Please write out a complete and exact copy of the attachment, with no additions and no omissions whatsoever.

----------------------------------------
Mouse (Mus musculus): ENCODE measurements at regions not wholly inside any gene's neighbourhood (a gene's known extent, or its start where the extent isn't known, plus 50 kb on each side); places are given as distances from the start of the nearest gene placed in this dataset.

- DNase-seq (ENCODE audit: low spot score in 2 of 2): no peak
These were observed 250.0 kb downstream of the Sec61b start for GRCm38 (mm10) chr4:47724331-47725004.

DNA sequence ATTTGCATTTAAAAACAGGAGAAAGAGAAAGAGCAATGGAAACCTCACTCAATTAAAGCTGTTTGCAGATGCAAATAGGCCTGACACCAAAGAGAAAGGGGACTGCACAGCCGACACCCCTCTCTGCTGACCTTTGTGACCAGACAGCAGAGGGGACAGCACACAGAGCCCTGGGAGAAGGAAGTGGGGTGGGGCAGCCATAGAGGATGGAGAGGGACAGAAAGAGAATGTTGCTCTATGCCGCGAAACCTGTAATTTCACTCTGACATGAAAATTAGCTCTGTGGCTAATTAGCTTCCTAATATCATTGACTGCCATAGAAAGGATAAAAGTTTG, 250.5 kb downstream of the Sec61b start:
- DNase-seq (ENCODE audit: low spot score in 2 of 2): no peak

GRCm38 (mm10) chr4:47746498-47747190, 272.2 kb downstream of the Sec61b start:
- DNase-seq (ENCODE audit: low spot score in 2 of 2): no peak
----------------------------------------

Mouse (Mus musculus): ENCODE measurements at regions not wholly inside any gene's neighbourhood (a gene's known extent, or its start where the extent isn't known, plus 50 kb on each side); places are given as distances from the start of the nearest gene placed in this dataset.

- DNase-seq (ENCODE audit: low spot score in 2 of 2): no peak
These were observed 250.0 kb downstream of the Sec61b start for GRCm38 (mm10) chr4:47724331-47725004.

DNA sequence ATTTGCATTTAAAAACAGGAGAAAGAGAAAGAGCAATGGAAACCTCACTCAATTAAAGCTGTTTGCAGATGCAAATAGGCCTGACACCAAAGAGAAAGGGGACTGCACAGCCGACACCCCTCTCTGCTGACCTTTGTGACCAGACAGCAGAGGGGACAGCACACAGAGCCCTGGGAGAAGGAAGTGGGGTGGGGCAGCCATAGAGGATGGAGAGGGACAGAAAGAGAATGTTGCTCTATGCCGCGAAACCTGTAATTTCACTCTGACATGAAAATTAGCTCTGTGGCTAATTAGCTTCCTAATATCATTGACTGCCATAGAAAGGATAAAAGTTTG, 250.5 kb downstream of the Sec61b start:
- DNase-seq (ENCODE audit: low spot score in 2 of 2): no peak

GRCm38 (mm10) chr4:47746498-47747190, 272.2 kb downstream of the Sec61b start:
- DNase-seq (ENCODE audit: low spot score in 2 of 2): no peak